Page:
Transfer the blueberry filling to the pie dish lined with dough. Arrange the dough strips on top of the filling to form a lattice. Trim the excess dough. Fold the bottom crust over the ends of the strips and crimp to seal.
Place the pie on a baking sheet and bake for approximately 1 hour until the crust is golden.
Cool to room temperature and serve.
Yield: 1 (9inch) pie
Tune in: Find out who will stay and who will be sent home in the all-new "Top 16 Compete" episode of MASTERCHEF airing Monday, June 30 (8:00-9:00 PM ET/PT) on FOX.
THE COMPETITION HEATS UP ON AN ALL-NEW "MASTERCHEF" MONDAY, JUNE 30, ON FOX
In the next mystery box challenge, contestants must prepare a unique dish using various canned foods. The winner of the mystery box will have a significant advantage in the next round and with the help of MASTERCHEF winner Luca Manfe and MASTERCHEF JUNIOR winner Alexander Weiss, determine which former MASTERCHEF champion's specialty dish each contestant will prepare in the elimination round. Find out who will stay and who will be sent home in the all-new "Top 16 Compete" episode of MASTERCHEF airing Monday, June 30 (8:00-9:00 PM ET/PT) on FOX. (MCH-506) (TV-TBA)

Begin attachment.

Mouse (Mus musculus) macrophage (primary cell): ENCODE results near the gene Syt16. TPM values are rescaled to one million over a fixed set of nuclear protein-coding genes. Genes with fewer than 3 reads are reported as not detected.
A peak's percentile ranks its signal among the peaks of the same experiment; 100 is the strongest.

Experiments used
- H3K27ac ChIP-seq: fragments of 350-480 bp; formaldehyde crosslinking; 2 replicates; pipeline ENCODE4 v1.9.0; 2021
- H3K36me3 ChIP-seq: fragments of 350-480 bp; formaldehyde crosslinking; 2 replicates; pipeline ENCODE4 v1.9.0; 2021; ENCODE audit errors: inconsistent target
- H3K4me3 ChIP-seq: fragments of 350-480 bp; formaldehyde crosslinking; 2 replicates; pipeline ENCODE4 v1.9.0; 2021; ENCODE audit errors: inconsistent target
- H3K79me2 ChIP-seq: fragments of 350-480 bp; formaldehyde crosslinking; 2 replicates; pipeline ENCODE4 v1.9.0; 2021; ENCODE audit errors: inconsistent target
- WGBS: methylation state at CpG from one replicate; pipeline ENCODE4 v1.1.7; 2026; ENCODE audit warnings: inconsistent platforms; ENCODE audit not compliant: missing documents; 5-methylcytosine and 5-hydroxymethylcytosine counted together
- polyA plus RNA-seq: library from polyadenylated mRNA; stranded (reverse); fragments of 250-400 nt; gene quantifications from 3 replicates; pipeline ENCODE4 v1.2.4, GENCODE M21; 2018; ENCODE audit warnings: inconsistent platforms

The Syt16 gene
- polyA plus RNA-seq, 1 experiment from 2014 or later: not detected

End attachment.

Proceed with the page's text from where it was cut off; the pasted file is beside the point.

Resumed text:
To see more pictures of Vitolo and McGuffey check out the gallery at the bottom of the page.